TOBACCO SETTLEMENT: Clinton Steps Up Pressure On All Sides
Over the weekend, President Clinton used two opportunities to lobby for passage of comprehensive tobacco settlement legislation. In a Rose Garden speech just after his return from Africa Friday, Clinton strongly suggested that tobacco companies support the bill to atone for marketing cigarettes to kids, the Media General/Richmond Times-Dispatch reports. "With each new revelation of the strategies which have been vigorously pursued to market cigarettes to children, I think they have an enormous interest in trying to reverse the record of the past, to try to put this unforgivable chapter behind them and to start off on a new path," he said. Clinton also called on Congress to come back from its recess "with a renewed determination to actually pass legislation" (Mercer, 4/4). In his weekly radio address, Clinton credited state attorneys general and the Senate Commerce Committee for their "efforts and persistence," calling the tobacco bill produced under Sen. John McCain's (R-AZ) leadership "a dramatic step forward." But he said the bill needs "tough penalties that will cost the tobacco industry if it continues to sell cigarettes to young people." Citing a Centers for Disease Control and Prevention survey released last week that found rising smoking rates among teenagers, Clinton said, "It is time to hold the tobacco companies accountable. ... We're not trying to put [them] out of business; we want to put them out of the business of selling cigarettes to kids" (transcript, 4/4). The AP/Philadelphia Inquirer reports that Saturday "was the third time this year that he used the national broadcast to push for legislation that would stop tobacco companies from doing business with American children (Sobieraj, 4/5).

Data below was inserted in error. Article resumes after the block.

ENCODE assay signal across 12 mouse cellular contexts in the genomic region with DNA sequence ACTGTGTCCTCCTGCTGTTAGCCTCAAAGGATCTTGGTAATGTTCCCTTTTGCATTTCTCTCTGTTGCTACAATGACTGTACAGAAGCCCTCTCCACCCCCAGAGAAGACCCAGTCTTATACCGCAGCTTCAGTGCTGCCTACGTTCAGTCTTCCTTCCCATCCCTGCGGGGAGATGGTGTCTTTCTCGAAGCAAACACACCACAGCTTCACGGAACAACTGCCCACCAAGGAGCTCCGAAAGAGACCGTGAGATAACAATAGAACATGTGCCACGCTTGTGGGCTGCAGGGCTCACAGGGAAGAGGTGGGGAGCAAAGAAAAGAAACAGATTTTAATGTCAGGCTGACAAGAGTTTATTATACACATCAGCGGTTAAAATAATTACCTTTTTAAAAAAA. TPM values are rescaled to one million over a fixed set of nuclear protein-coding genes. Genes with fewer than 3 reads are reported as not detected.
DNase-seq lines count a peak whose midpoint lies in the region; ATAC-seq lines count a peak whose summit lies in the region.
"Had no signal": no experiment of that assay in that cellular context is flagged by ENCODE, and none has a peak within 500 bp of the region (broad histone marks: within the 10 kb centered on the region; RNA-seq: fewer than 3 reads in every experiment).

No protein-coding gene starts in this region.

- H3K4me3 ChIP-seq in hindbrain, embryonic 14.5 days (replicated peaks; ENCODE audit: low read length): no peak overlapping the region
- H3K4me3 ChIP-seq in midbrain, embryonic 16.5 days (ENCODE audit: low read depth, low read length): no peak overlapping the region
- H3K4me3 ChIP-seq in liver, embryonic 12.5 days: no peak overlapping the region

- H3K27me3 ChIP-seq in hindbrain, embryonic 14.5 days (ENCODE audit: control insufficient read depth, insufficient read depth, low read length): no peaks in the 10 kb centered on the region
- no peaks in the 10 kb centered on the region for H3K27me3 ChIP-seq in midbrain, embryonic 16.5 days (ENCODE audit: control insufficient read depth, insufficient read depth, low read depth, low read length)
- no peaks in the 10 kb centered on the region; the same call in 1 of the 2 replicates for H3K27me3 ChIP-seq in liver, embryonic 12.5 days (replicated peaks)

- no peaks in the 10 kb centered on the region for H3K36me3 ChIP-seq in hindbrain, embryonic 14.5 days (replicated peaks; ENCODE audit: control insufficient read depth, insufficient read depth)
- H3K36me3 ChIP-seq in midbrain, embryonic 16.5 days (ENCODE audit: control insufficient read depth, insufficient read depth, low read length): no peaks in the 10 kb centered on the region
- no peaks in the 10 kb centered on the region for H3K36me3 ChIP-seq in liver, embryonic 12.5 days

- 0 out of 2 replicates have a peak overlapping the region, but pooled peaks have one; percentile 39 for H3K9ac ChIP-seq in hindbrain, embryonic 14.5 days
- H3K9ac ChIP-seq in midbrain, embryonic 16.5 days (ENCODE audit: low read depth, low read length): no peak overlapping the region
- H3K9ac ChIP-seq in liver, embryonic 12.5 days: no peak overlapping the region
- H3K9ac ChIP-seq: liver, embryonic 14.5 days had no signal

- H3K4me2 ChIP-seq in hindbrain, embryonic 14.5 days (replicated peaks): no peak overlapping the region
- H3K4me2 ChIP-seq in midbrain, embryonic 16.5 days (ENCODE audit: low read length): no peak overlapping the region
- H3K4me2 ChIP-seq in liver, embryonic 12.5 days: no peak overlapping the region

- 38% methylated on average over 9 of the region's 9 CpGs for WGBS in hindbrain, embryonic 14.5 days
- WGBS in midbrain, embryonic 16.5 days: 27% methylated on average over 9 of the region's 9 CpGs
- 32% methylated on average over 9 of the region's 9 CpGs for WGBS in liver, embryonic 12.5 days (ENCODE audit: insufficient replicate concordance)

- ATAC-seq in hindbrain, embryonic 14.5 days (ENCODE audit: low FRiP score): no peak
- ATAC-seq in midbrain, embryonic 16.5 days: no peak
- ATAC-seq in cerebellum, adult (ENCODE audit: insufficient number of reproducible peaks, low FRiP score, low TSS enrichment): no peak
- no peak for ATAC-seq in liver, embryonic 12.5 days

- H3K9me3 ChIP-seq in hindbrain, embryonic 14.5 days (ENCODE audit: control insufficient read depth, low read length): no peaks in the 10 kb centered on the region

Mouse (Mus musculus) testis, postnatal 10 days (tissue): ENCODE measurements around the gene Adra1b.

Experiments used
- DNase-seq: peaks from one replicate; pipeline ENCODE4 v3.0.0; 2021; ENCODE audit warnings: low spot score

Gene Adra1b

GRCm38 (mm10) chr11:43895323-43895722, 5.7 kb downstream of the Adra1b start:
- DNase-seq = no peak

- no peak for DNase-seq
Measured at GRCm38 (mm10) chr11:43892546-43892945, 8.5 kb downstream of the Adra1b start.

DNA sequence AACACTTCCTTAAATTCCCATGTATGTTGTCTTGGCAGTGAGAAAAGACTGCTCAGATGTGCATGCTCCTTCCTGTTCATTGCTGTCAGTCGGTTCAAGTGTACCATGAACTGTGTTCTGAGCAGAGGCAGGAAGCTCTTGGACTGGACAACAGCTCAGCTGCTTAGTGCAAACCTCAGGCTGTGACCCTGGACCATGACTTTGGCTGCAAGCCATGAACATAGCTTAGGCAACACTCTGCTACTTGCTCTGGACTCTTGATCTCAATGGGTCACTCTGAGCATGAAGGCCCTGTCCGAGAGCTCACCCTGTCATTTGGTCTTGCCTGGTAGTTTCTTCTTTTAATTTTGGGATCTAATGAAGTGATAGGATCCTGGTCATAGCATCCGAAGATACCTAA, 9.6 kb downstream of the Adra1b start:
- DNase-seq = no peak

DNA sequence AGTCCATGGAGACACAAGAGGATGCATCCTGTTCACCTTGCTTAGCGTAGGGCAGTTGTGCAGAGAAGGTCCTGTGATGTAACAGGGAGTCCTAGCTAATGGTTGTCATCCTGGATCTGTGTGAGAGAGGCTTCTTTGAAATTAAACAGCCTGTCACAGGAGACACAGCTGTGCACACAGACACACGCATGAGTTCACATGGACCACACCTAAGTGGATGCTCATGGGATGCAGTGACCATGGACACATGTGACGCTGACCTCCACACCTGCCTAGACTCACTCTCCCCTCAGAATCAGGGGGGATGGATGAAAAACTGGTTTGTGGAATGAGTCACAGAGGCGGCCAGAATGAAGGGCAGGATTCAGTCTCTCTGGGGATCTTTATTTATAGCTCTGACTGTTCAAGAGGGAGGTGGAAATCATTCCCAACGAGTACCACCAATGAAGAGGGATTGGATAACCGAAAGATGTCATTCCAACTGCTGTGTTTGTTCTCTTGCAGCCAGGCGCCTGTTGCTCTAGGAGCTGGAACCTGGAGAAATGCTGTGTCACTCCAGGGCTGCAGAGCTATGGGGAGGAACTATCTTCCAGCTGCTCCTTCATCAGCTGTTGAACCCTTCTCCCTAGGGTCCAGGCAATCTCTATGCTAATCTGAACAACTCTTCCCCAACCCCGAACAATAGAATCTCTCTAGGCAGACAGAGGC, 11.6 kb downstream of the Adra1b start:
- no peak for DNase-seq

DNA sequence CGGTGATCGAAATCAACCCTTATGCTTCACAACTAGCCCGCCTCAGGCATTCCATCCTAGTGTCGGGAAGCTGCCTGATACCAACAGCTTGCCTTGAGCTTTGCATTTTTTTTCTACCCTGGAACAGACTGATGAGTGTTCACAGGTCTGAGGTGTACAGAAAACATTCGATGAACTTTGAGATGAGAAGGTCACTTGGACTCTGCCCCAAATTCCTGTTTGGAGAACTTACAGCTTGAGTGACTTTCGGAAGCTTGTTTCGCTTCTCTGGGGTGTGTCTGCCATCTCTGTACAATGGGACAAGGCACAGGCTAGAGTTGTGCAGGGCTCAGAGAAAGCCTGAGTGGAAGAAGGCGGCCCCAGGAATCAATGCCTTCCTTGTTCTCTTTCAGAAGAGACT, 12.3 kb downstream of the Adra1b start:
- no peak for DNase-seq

And Down The Stretch He Comes ...
The White House confirmed yesterday that the president will travel to Northern Kentucky Thursday to discuss the tobacco settlement package and address the concerns of tobacco growers and manufacturers in the state, the Lexington Herald-Leader reports. Andrew Martin, Kentucky Gov. Paul Patton's (D) chief of staff, said Clinton wants "to go to a warehouse and/or family farm situation" (4/6). The visit has raised skepticism, however, because in the radio address, Clinton argued that some of the provisions in the bill should be even tougher on the industry. Thus, local farmers are wondering how it may affect them. State Rep. Paul Marcotte (R) said, "Everything about Bill Clinton is political, and I don't have a lot of faith in him as a person." Tobacco farmer Bob Flaig said Clinton hasn't "said one good thing for the tobacco farmers," but Flaig said he would listen anyhow. The president has said he supports the provisions in the bill that were added by Kentucky Sen. Wendell Ford (D) to protect farmers (Winston, Cincinnati Enquirer, 4/6).
Clinton On McCain
In an interview in the current issue of Time magazine, the president was asked about the McCain bill. He responded: "While it doesn't go as far as we'd like in some areas, it's a huge step in the right direction. Speaker Gingrich said he wasn't going to let me get to the left of him on tobacco. I guess that means he's prone to do something, and that's good news. I think we can build on this momentum and that the issue is rocking along pretty well" (4/13 issue).